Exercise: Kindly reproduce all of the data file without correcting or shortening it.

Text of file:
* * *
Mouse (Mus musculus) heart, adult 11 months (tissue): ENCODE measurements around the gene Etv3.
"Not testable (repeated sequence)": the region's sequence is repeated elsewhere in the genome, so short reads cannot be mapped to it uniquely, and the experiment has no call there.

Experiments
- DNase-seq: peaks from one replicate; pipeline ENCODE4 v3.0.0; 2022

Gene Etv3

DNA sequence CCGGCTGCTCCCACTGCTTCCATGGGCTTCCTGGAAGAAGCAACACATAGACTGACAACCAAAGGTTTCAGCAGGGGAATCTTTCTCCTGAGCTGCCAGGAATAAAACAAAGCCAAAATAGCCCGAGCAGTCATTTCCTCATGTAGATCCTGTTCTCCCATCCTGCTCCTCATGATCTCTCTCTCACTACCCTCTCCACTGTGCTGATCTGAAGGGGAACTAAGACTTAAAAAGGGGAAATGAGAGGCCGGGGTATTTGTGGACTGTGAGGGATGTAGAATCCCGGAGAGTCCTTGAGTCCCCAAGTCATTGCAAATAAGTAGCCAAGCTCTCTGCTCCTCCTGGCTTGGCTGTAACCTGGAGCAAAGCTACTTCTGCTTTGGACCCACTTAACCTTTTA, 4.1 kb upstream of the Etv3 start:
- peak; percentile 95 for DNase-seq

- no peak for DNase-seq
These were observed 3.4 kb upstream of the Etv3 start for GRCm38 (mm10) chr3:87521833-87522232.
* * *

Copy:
Mouse (Mus musculus) heart, adult 11 months (tissue): ENCODE measurements around the gene Etv3.
"Not testable (repeated sequence)": the region's sequence is repeated elsewhere in the genome, so short reads cannot be mapped to it uniquely, and the experiment has no call there.

Experiments
- DNase-seq: peaks from one replicate; pipeline ENCODE4 v3.0.0; 2022

Gene Etv3

DNA sequence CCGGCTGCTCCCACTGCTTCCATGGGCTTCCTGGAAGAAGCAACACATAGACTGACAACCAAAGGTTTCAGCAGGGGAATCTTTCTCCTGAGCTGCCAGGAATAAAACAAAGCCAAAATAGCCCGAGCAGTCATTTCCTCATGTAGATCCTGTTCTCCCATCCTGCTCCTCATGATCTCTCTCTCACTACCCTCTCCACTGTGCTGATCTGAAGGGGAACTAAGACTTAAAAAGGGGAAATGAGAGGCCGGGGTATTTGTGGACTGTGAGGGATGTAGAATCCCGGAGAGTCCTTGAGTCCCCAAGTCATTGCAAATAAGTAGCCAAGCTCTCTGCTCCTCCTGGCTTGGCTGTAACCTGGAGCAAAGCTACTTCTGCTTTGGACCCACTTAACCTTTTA, 4.1 kb upstream of the Etv3 start:
- peak; percentile 95 for DNase-seq

- no peak for DNase-seq
These were observed 3.4 kb upstream of the Etv3 start for GRCm38 (mm10) chr3:87521833-87522232.